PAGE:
How we think the fight will go
How Paul S. Kemp, creator of Erevis Cale, thinks the match will go:
Cale sat in the center of Elgrin Fau’s ancient graveyard, surrounded by the dead, shrouded in the perpetual night of the Shadowfell. A crumbling temple to some long-forgotten god brooded over the graves, supervising the decay. Above, the interplanar rift split the starless sky. It was leagues wide and still growing, spitting green, sickly energy into the multiverse.
It would destroy everything unless Cale closed it, unless he stopped Anomander Rake.
The ground shook, gave a pained groan, existence fraying at the edges. A thunderhead loomed to the west, a rolling mountain of black clouds veined with yellow and green lightning. Universes were folding in on themselves.
Cale did not have much time left.
He ticked off the names of those he’d killed while making his way to Rake: Rico, Tannen, Morgan. Cale was already tired, tired in his bones from carrying the weight of those murders. None of three had done anything to earn them. They’d just been in his way, standing on the ground between him and Rake, and each one he’d killed had eroded his soul a bit more.
He accepted that – what other choice did he have? – but he didn’t know how much more murder he had in him.
His divinations had provided him more names, victims he’d have to cut through to get to Rake – Kelsier, Moraine, Wednesday, Kylar Stern, others.
He thought about those names a long time, the shadows swirling around him, and mustered what resolve he could dredge from his fading will. In time he stood and said the name of his next victim aloud, a small honor to presage a murder.
He started to draw the shadows about him, preparing to move between worlds, but a soft, cold voice from behind halted him.
Cale turned, saw a man standing ten paces from him. He was younger than Cale, medium build, cloaked, non-descript but for the weapons he wore: an anyman, perfect for a killer. Cale could guess his name. The multiverse must have grown impatient with Cale’s hesitation.
“Kylar Stern,” he said, not a question.
The man nodded from within his cloak. “You were about to go find me. About to go kill me.”
Cale didn’t bother to deny it. He looked up at the rift, then back at Kylar. “I don’t have any choice.”
“Then I don’t either,” Kylar said.
And with that he drew blades and bounded over the graves toward Cale, his movements preternaturally fast.
Cale barely managed to clear Weaveshear from its scabbard before Kylar was upon him, spinning, ducking, lunging, slashing. Cale stumbled backward, parrying as best he could with his larger blade, but stabs were everywhere. Kylar was a whirlwind made of sharp edges.
The shadows swirling round Cale turned some of the blows, his armor turned others, but others bit flesh. He bled from a dozen wounds and would have been dead already had the shadowstuff flowing in his veins not sealed the wounds almost as fast as Kylar made them.
Cale kept retreating, walking over the ancient dead, until he’d recovered enough from the initial onslaught to hold his ground. He sidestepped a stab, ducked another, leaped over a spinning leg sweep, and loosed a decapitating strike for Kylar’s head. Kylar ducked it, stabbed upward with a dagger, and Cale avoided being gutted only be careening backward, stumbling, nearly tripping.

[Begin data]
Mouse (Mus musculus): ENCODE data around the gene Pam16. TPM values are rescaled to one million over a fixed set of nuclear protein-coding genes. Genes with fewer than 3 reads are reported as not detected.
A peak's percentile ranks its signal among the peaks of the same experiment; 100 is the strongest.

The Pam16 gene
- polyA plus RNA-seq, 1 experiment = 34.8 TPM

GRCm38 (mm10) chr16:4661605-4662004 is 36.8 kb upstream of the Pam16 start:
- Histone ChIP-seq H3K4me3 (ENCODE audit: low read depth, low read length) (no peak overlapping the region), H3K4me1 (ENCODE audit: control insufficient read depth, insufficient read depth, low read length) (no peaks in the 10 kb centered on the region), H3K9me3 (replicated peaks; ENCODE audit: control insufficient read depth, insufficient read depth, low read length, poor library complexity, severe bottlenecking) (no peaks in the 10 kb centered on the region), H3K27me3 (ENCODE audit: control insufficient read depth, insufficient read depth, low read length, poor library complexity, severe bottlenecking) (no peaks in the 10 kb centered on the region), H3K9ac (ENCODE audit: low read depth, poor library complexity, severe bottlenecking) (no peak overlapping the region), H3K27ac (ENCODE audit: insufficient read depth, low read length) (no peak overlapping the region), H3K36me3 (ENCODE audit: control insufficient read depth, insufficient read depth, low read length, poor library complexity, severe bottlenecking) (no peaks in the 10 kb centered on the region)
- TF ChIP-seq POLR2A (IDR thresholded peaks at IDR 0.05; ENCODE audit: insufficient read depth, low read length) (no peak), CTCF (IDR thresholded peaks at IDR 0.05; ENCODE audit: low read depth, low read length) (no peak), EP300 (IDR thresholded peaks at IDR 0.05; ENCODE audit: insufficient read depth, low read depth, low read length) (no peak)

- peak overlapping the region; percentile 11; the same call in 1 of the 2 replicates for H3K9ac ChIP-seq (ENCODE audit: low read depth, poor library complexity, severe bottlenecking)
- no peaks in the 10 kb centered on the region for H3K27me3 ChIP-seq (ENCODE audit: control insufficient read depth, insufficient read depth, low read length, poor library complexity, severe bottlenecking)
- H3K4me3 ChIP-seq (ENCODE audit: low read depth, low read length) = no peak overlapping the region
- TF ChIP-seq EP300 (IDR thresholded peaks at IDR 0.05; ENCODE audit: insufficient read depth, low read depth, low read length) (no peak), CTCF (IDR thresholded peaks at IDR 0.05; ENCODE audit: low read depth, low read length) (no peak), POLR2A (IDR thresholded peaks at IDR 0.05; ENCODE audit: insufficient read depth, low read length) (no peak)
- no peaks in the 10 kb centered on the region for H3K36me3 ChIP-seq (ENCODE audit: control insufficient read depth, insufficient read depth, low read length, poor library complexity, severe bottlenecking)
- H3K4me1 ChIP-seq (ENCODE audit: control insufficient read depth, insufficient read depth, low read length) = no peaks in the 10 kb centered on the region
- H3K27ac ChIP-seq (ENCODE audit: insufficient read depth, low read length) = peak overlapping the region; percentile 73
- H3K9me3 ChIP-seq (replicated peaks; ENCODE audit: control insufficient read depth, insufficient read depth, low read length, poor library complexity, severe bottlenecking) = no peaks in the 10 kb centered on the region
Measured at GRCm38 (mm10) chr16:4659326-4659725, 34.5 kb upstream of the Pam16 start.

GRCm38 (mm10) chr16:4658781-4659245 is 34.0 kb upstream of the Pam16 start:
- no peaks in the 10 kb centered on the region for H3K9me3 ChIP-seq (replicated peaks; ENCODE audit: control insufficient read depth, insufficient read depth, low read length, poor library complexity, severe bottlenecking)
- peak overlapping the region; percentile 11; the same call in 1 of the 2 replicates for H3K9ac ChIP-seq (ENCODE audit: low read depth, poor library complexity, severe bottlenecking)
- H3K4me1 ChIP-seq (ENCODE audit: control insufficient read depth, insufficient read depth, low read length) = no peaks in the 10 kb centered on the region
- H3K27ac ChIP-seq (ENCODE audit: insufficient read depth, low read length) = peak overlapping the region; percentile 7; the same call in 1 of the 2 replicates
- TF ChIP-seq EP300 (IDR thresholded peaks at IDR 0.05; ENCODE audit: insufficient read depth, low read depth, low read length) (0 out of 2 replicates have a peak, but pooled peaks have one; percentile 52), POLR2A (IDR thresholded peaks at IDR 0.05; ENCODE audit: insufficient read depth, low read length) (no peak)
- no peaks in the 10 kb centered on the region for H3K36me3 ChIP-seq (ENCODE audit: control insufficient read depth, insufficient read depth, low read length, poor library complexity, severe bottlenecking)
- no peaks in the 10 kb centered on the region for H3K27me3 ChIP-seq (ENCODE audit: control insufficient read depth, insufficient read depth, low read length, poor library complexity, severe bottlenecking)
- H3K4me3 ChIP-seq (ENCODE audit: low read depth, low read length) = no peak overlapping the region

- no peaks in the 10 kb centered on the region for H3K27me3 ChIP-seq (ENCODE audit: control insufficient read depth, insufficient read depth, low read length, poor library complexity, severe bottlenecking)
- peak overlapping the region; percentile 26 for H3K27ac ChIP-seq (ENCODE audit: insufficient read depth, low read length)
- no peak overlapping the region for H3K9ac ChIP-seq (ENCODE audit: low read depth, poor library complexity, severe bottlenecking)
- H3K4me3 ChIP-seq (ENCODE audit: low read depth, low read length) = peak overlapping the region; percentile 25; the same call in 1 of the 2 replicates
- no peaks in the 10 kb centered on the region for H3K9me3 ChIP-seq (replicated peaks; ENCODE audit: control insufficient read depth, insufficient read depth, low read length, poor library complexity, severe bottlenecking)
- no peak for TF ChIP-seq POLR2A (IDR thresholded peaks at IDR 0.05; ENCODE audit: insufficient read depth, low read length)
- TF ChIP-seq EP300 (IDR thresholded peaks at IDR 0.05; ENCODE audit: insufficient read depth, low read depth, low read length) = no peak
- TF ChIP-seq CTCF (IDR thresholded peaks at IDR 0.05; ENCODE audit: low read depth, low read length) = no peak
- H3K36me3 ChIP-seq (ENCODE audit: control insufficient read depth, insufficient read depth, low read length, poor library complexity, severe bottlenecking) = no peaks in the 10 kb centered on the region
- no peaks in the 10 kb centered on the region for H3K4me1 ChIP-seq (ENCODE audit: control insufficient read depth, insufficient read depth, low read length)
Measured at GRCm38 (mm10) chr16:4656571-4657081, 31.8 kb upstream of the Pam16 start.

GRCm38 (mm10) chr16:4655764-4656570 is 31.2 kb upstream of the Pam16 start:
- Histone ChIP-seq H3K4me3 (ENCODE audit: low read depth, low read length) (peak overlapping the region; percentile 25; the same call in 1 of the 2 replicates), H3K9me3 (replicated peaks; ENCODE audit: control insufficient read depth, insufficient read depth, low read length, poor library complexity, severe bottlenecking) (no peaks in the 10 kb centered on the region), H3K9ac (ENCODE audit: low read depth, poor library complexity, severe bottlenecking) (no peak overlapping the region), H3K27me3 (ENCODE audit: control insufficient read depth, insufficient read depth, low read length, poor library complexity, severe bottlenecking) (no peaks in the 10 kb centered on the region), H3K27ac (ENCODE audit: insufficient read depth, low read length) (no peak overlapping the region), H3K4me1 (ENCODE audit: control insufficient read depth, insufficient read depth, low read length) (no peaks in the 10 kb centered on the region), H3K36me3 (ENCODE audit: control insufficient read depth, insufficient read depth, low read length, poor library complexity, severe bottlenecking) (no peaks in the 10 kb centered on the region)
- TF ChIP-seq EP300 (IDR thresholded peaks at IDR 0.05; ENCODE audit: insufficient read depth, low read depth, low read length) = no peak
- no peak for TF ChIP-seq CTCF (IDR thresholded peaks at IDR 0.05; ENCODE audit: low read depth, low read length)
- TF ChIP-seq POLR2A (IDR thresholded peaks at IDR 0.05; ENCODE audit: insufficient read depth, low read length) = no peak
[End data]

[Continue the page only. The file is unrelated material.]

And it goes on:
Two hurled daggers Kylar produced from somewhere pursued Cale in retreat. Cale tried to lurch aside, but both hit home. They’d have pierced his heart had the shroud of shadows that cloaked him not killed their momentum and caused them to fall to the ground inert.
For the moment, Kylar did not follow up and Cale was grateful for it. Shadows churned around him. His breath came in gasps.
“What are you?” Kylar asked, pacing back and forth like a caged predator, eyeing Cale from under the hood of his dark cloak.
“What are you?” Cale responded, trying to figure out how in the Nine Hells Kylar had tracked him down. It was supposed to go the other way.
For answer Kylar sprinted toward him, once again moving faster than an ordinary man should’ve been able to move. Cale backpedaled, in his retreat hurriedly intoning the words to a spell that would shatter bones and ruin flesh. A black beam shot from Cale’s pointed finger, struck Kylar in the chest and…did nothing.
He was immune to Cale’s magic, perhaps to all magic.
Cale had only an instant for that to register before Kylar was upon him again, all blades and stabs and edges and pain. Cale answered as best he could, a flurry of blows with Weaves hear, a kick, a punch with his off-hand, but he only once put a glancing blow with his blade on Kylar’s shoulder. It rang off as if the man wore plate armor, yet he wore only leathers. Some magic warded his flesh.
Cale cursed, trying to think of an advantage he could use. The man was fast, stronger than he should have been for his size, and as well-trained a swordsman as Cale had ever seen. Steel rang as they attacked and parried, dancing through gravestones and time-eroded statuary, leaping over tombs. Shadows roiled while thunder growled. Flesh bled, mostly Cale’s.
Cale feinted to gain some room, then stepped through the shadows and materialized to Kylar’s right. He stabbed with Weaveshear, opened a gash in the man’s side, and stepped through the shadows once more, this time behind Kylar, and stabbed for his kidneys. But Kylar was too skilled for the ploy to work more than once and countered with a spinning parry that he rode into a kick. His booted foot caught the side of Cale’s head and sent him reeling, stumbling over a gravestone. Kylar lunged after him, both blades positioned for a killing stab.